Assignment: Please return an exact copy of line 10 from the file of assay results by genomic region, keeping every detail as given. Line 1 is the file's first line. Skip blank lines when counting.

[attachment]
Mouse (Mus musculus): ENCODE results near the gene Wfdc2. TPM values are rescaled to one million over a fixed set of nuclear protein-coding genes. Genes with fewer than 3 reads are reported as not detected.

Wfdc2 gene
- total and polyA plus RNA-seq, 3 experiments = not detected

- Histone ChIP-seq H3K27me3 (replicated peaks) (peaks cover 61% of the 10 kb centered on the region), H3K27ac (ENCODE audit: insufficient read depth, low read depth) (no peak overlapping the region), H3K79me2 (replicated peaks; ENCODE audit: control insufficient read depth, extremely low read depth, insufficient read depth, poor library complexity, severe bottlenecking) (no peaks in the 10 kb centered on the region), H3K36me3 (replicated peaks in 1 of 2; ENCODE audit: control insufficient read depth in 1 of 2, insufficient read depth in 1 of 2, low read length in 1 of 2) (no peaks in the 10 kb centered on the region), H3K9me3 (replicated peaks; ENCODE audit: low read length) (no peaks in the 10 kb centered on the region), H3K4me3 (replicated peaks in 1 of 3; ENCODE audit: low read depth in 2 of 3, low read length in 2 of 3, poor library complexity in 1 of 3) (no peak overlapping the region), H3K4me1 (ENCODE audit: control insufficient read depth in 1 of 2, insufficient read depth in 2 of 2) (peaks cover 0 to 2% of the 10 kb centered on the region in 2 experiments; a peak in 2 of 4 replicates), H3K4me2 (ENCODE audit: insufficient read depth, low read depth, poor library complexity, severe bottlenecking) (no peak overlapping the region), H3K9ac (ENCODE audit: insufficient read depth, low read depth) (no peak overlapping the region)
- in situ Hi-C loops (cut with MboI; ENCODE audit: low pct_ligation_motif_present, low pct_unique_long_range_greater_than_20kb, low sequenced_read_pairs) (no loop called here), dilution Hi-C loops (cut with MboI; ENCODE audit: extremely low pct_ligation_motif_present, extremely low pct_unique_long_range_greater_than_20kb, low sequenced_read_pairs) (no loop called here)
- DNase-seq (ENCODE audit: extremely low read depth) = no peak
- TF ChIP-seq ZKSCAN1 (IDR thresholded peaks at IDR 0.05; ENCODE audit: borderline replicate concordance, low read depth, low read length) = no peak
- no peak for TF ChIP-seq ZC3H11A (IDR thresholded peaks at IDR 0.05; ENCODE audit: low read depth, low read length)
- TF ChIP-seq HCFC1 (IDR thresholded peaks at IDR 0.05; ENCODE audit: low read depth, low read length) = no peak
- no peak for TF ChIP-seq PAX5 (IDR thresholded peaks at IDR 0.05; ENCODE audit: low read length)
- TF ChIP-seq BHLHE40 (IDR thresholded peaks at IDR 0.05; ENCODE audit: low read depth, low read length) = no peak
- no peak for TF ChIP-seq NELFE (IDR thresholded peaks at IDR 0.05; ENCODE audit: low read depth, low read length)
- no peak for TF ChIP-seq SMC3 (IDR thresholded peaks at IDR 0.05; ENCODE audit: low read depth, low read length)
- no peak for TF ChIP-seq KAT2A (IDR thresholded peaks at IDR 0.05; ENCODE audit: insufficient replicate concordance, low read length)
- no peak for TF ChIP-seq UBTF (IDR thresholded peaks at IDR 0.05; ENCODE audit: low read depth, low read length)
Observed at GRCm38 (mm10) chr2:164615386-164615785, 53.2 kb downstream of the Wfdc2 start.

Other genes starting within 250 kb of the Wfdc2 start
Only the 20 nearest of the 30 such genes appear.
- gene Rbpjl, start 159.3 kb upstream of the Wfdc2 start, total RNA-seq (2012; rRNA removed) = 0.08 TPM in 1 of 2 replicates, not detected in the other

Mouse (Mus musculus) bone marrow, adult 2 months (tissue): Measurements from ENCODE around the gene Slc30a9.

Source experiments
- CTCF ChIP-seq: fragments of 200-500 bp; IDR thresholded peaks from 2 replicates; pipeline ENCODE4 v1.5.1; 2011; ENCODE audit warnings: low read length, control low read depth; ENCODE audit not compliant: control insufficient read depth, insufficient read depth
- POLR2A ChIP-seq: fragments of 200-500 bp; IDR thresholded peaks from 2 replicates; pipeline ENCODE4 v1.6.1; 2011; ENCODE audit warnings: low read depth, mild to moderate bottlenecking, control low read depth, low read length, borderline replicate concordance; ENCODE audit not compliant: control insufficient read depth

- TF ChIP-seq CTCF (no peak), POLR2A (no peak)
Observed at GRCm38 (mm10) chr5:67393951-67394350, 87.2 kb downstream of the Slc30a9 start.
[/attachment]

- no peak for TF ChIP-seq PAX5 (IDR thresholded peaks at IDR 0.05; ENCODE audit: low read length)